Opinion: Was TNA ever better than WWE?
Back in the 90's, WCW Monday Night Nitro beat WWE RAW in the ratings for 84 weeks in a row. If you ask anyone in WWE at the time, it was because of the appeal of the Hulk Hogan as a heel and forming the NWO with Scott Hall, Kevin Nash, and others later on, but that is not true. The real reason why was simply because Nitro was a far better show for most of the time.
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WWE took the lead in ratings and entertainment quality back in 1998, and wouldn't see a superior wrestling show again, for a few years. TNA, or Impact Wrestling, has been in existence for 16 years now. Although Ring of Honor started first, they were an independent company at first, and thus TNA became the first new wrestling company in the States since WCW and ECW went out of business in 2001.
NWA: TNA and later TNA Impact was a pretty entertaining show for their first few years, but nowhere near the same level as WWE. But one year it all changed, for a little while at least, and that was 2006. The year was a turning point for TNA, and a near failure for WWE, which looking back over both, made TNA a far more entertaining company.
Much of 2006 for WWE was like a failed throwback to the 90's. We had the reunion of Shawn Michaels and Triple H as D-Generation X, which was nowhere near as entertaining as their first run 9 years earlier. Back in 1997, DX was groundbreaking, pushing the envelope as far as possible. The two 20 something-year-olds were highly entertaining in their 18 TV rating antics, while in 2006, they were two 40 something-year-olds making toilet jokes, and they weren't very funny.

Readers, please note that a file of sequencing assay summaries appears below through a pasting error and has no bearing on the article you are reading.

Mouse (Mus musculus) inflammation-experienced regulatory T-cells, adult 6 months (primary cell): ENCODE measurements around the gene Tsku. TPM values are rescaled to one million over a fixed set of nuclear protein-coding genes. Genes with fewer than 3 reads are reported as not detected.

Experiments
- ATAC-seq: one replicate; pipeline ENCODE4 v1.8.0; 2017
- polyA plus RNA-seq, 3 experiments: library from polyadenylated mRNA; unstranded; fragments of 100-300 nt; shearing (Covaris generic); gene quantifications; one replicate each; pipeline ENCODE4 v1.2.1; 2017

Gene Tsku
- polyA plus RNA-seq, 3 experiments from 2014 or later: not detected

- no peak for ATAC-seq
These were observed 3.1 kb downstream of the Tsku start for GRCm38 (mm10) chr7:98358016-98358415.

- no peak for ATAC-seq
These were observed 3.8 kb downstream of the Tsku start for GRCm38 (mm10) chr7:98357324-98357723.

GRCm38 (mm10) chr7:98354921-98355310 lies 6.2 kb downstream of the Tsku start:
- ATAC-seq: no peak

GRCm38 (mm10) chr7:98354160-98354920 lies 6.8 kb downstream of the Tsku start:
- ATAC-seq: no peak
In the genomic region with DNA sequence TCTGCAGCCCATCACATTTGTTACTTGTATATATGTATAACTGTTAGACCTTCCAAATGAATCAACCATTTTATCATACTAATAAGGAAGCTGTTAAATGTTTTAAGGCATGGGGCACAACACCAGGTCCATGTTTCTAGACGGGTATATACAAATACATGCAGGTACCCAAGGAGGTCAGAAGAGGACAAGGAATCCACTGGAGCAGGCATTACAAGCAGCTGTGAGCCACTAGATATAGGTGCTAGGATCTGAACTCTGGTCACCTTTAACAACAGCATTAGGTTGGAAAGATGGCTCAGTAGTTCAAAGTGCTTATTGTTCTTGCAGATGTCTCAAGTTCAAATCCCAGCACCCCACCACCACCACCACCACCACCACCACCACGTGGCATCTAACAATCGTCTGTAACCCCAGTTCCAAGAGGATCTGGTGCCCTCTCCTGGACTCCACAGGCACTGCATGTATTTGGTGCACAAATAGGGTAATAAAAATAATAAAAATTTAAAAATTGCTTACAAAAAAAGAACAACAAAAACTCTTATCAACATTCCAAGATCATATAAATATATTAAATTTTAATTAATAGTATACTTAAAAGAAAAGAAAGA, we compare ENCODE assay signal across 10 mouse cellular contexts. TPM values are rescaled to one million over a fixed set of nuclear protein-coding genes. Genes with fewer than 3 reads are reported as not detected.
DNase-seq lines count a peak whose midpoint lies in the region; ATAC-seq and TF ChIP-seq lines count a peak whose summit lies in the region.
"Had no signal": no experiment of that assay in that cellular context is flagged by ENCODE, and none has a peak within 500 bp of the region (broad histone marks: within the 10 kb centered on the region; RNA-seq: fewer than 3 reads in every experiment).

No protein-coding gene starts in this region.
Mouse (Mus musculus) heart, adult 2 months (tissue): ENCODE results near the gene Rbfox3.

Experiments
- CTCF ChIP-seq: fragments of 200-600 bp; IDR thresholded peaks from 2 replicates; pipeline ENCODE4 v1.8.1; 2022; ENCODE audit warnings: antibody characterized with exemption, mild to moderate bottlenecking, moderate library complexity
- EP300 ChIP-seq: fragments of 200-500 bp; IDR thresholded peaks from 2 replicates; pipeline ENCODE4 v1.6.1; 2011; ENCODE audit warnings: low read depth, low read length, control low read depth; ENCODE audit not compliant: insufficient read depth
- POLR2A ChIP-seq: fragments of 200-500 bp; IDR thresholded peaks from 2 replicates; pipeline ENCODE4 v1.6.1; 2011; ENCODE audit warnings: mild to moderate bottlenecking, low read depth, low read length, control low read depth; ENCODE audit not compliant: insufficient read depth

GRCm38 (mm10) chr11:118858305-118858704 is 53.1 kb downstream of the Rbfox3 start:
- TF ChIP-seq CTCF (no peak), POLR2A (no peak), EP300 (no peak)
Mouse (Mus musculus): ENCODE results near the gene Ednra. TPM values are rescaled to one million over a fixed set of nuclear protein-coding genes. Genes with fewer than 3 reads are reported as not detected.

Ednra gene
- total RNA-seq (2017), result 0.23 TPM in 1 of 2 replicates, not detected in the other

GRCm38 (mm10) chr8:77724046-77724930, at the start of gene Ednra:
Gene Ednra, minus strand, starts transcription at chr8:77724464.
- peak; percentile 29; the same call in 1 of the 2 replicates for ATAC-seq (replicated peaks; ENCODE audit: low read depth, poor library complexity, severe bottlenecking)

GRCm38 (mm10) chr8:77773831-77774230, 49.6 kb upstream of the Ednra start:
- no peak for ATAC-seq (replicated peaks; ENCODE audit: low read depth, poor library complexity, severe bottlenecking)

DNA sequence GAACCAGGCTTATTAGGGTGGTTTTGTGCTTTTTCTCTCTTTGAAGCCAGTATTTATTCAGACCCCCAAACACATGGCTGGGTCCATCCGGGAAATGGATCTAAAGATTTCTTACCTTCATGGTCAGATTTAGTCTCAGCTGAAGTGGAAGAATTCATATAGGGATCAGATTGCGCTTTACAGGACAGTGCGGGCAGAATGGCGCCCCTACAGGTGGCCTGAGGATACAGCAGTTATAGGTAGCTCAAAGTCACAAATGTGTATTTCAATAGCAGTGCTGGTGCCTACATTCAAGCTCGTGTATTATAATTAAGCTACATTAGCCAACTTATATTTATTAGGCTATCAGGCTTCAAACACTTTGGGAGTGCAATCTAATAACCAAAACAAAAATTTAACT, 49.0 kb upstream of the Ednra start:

We also had the revival of ECW as a third brand. It started off promising with a dozen new hires of ECW originals, a solid ECW One Night Stand event, topped off with Rob Van Dam finally becoming WWE Champion. It seemed like WWE were really interested in what could happen. Soon, RVD lost the title and push due to an arrest, ECW originals became glorified jobbers to the like of the Big Show, Test and new comers who couldn't get over, and the matches all had WWE style rules. It was a failure.
And at one point, Luke Gallows was even wandering around dressed up as Kane in the 90's and participated in the worst angle of the year with the real Kane. WWE was having other on-screen problems to, Rey Mysterio was booked as the worst World Champion in history, the late great Eddie Guerrero's name was being used in storylines and Vince McMahon defeated 'God' in a match. The year 2006 wasn't the worst in WWE history but was far from the best.
TNA, on the other hand, was on fire. Impact was generally an entertaining show every week, the 'Icon' Sting had come out of retirement and joined the company, the previously most underused star in WWE, Christian, was a major main event player, and the company managed to sign Kurt Angle after he parted ways with WWE. The TNA roster also consisted of such other talent as AJ Styles, Samoa Joe, Jeff Jarrett, the Dudley Boyz, Eric Young, Bobby Roode, Raven, Rhyno, Gail Kim, Alex Shelly, Chris Sabin, Jay Lethal, LAX, America's Most Wanted and many more. Even legends like Kevin Nash and Scott Steiner were contributing the company in very positive ways.
Impact Wrestling, although only an hour long show every week, usually managed to be very entertaining, and TNA pay-per-views were generally solid offerings. Angles and storylines such as L.A.X, Jeff Jarrett vs. Sting, Kurt Angle's arrival and feud with Samoa Joe, Paparazzi Productions, and the rise of Christian Cage were all far superior to what WWE had to offer. Almost everything TNA did in 2006 was far better than what WWE was putting out. I think you could argue which company was better in 2007, 2008, 2009, and 2010, but 2006 belonged to TNA and should have been their launch to be WWE's equal.
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